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UK farmers call for more conciliatory stance at Brexit talks

BOOTHBY GRAFFOE, England (Reuters) - Britain’s government must change its strategy at Brexit talks following last week’s inconclusive general election result, taking a more conciliatory approach, Meurig Raymond, president of the National Farmers Union said on Wednesday.

Farmer David Sowray drives a combine harvester through a field on the family's 600 acre farm in Humberton, northern England, August 2, 2013. REUTERS/Nigel Roddis

“The government must ask itself, did the general election give the prime minister the mandate for the Brexit she sought. I would suggest not,” Raymond said at the arable industry’s major annual event, Cereals 2017.

Britain’s general election last week resulted in the ruling Conservative party losing its overall majority in parliament. It is seeking to continue governing with the support of Northern Ireland’s Democratic Unionist Party.

“It is time the UK government took a more collaborative and consensual approach to Brexit. In my opinion it is the only way forward,” Raymond said.

“It means taking a more conciliatory approach in the EU negotiations, working in better partnership with the EU to ensure an outcome which is mutually beneficial to both sides.”

The farmers’ leader said the most important issue for the agricultural sector was the need to ensure “continued tariff free trade and frictionless access to the single (EU) market.”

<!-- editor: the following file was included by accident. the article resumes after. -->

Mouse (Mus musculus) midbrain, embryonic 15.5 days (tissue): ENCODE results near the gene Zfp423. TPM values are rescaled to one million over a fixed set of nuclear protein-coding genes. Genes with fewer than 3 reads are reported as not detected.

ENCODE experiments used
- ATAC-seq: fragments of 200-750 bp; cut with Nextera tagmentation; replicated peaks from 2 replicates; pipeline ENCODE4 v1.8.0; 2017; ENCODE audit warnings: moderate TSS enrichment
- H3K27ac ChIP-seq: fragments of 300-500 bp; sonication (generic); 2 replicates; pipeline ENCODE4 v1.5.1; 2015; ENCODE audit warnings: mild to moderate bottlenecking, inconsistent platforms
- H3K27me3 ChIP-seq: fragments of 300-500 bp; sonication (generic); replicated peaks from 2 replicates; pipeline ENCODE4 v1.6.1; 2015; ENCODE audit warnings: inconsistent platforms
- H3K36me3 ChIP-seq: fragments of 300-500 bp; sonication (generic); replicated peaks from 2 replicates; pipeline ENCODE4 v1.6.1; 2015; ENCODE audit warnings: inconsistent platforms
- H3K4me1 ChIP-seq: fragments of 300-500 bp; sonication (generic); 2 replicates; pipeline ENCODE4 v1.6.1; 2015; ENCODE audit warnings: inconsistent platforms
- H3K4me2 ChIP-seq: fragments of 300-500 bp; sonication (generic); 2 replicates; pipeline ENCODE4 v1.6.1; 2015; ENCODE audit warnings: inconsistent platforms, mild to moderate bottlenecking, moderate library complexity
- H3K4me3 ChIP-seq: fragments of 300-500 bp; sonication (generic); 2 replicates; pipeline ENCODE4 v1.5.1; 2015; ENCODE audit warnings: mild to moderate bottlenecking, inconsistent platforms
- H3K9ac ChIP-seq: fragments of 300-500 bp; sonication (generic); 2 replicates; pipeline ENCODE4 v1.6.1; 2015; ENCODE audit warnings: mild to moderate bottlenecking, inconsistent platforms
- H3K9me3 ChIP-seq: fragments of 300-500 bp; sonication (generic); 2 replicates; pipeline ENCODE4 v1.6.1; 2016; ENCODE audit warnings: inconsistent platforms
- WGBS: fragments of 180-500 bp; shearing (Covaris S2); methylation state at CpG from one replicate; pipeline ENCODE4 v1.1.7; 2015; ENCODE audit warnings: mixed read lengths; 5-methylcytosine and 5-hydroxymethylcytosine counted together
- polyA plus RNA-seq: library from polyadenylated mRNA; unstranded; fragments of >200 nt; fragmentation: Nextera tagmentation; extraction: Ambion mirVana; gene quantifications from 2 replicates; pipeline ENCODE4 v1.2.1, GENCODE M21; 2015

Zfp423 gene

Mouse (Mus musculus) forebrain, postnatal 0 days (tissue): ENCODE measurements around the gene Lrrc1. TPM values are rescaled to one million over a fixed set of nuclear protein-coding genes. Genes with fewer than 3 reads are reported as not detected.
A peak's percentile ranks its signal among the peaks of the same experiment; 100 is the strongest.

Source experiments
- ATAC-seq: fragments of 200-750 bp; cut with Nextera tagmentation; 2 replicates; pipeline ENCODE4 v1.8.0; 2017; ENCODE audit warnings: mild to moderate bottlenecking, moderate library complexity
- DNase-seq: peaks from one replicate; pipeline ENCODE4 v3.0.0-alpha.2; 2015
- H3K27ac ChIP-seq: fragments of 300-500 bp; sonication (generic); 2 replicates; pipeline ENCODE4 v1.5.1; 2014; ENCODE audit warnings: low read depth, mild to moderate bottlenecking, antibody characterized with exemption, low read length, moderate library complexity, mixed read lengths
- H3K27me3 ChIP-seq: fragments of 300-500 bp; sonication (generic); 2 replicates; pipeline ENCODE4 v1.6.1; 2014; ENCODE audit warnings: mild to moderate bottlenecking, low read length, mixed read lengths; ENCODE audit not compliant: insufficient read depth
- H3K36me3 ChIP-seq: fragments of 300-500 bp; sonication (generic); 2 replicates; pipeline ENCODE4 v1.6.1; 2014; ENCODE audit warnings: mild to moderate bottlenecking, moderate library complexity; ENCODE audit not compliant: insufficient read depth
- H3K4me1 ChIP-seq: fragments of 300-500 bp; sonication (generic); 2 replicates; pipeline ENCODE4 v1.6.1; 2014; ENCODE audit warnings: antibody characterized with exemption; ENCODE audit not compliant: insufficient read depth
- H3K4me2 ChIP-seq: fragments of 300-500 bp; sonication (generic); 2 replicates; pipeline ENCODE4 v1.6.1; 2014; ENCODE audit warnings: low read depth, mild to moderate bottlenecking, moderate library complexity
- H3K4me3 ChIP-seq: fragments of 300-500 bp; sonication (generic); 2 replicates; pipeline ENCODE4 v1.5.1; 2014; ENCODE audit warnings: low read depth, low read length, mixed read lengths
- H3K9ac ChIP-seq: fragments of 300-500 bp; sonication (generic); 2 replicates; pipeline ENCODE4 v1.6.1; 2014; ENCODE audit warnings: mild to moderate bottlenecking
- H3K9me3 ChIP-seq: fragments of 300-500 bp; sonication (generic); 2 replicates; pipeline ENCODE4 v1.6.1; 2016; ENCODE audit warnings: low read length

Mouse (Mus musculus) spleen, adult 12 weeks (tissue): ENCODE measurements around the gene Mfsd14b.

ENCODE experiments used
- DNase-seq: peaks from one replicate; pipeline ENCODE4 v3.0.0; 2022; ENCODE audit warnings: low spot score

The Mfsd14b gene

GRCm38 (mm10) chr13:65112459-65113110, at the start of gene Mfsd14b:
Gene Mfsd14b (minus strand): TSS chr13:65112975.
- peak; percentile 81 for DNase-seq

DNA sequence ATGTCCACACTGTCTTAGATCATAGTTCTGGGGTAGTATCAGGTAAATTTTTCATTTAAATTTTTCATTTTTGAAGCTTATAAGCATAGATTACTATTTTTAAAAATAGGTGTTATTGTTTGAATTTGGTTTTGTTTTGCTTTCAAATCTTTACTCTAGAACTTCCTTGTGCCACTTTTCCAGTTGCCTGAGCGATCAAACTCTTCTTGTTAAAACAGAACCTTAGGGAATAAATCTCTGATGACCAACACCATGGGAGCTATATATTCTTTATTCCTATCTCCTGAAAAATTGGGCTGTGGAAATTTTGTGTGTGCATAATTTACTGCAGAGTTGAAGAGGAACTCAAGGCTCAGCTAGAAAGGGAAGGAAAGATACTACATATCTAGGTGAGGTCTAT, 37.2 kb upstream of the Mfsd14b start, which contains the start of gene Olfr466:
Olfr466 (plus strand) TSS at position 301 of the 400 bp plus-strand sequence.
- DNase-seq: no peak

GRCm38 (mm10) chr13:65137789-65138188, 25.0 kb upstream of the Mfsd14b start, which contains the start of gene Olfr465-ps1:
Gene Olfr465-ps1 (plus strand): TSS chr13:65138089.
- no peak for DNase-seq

He said that could take place either through a sophisticated customs agreement or continued membership of the Customs Union.

The government minister responsible for farming has changed since last week’s election, with Michael Gove taking over from Andrea Leadsom.

Raymond said he had a 40-minute telephone conversation with Gove on Tuesday and would be meeting him on Friday.

Gove is a former education and justice minister before losing his place in the government last year. He was widely seen as a reformer whose views were often controversial.

“Whether he is going to be a reforming secretary of state I’m not too certain but we (now) have a very prominent member of the government at DEFRA (the Department for Environment, Food and Rural Affairs),” Raymond said.

“He is highly ambitious. Putting that all together I believe he is going to have to champion food and farming in the months ahead and the impression I had yesterday is that he is prepared to do that so I am heartened.”

Reporting by Nigel Hunt; Editing by Mark Potter